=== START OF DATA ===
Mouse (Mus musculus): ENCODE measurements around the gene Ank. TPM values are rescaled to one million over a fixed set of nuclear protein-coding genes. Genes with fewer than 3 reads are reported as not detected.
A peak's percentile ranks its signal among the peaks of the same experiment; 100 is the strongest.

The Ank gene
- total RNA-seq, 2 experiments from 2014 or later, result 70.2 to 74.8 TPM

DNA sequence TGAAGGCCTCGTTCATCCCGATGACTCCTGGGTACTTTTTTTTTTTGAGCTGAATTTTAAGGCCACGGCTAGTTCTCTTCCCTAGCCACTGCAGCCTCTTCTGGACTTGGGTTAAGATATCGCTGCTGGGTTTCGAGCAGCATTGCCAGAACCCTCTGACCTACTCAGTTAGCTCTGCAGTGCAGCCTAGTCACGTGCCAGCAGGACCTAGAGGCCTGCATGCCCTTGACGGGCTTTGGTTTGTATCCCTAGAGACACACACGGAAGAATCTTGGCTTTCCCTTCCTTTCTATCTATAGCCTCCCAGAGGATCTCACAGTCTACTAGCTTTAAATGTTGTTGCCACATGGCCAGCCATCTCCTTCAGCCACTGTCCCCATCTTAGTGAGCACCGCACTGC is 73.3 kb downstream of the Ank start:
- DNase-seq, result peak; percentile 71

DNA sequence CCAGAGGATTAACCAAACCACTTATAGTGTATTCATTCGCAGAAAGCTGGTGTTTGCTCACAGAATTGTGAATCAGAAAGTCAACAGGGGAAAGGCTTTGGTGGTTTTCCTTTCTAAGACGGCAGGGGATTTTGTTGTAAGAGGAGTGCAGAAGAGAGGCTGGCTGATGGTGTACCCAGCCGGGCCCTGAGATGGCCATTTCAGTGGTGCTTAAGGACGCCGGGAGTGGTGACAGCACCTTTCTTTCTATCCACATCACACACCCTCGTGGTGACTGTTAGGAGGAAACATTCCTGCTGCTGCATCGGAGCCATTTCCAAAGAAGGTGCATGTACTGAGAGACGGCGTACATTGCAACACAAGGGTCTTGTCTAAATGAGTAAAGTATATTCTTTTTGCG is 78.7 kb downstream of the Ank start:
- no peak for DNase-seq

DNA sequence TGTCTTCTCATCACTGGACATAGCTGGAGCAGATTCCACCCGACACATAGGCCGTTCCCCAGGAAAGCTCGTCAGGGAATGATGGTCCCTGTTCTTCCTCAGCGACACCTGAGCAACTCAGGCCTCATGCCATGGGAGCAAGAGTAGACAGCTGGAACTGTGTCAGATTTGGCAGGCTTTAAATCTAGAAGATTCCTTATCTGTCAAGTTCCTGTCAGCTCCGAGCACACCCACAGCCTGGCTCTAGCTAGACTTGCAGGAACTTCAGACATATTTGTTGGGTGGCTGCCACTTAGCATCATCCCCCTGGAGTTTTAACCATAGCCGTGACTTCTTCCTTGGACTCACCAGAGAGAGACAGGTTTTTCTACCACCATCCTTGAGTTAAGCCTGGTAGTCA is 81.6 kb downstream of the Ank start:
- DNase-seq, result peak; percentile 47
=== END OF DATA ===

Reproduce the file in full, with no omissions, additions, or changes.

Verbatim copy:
Mouse (Mus musculus): ENCODE measurements around the gene Ank. TPM values are rescaled to one million over a fixed set of nuclear protein-coding genes. Genes with fewer than 3 reads are reported as not detected.
A peak's percentile ranks its signal among the peaks of the same experiment; 100 is the strongest.

The Ank gene
- total RNA-seq, 2 experiments from 2014 or later, result 70.2 to 74.8 TPM

DNA sequence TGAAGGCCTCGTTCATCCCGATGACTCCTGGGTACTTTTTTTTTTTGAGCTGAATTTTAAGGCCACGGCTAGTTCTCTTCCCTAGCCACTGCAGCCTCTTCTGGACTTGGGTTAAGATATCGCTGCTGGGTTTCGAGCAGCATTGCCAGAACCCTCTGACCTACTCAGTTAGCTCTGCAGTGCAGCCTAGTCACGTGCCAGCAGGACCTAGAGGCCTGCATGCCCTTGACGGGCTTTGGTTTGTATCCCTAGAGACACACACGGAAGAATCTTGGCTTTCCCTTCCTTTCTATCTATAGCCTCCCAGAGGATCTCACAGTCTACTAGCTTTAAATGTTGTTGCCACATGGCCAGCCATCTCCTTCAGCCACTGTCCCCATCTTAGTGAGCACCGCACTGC is 73.3 kb downstream of the Ank start:
- DNase-seq, result peak; percentile 71

DNA sequence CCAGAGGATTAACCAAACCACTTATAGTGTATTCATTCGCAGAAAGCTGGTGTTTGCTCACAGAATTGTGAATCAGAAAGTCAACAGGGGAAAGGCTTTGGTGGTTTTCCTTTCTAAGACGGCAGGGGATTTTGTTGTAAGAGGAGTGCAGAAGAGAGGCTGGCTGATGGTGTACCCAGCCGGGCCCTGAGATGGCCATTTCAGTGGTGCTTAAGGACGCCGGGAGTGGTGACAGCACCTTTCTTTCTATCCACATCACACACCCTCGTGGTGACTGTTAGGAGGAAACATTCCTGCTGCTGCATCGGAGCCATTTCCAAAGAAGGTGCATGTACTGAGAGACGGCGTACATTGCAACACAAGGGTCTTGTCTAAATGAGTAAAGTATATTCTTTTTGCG is 78.7 kb downstream of the Ank start:
- no peak for DNase-seq

DNA sequence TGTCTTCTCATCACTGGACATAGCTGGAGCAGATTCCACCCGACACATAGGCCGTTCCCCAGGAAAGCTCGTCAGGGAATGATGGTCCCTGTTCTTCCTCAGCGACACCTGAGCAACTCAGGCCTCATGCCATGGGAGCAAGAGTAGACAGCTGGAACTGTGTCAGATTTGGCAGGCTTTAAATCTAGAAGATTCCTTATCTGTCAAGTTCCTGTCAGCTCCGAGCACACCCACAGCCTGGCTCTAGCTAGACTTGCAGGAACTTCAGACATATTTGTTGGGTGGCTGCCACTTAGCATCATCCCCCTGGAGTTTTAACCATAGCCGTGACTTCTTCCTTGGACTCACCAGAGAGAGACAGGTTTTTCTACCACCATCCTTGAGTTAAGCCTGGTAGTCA is 81.6 kb downstream of the Ank start:
- DNase-seq, result peak; percentile 47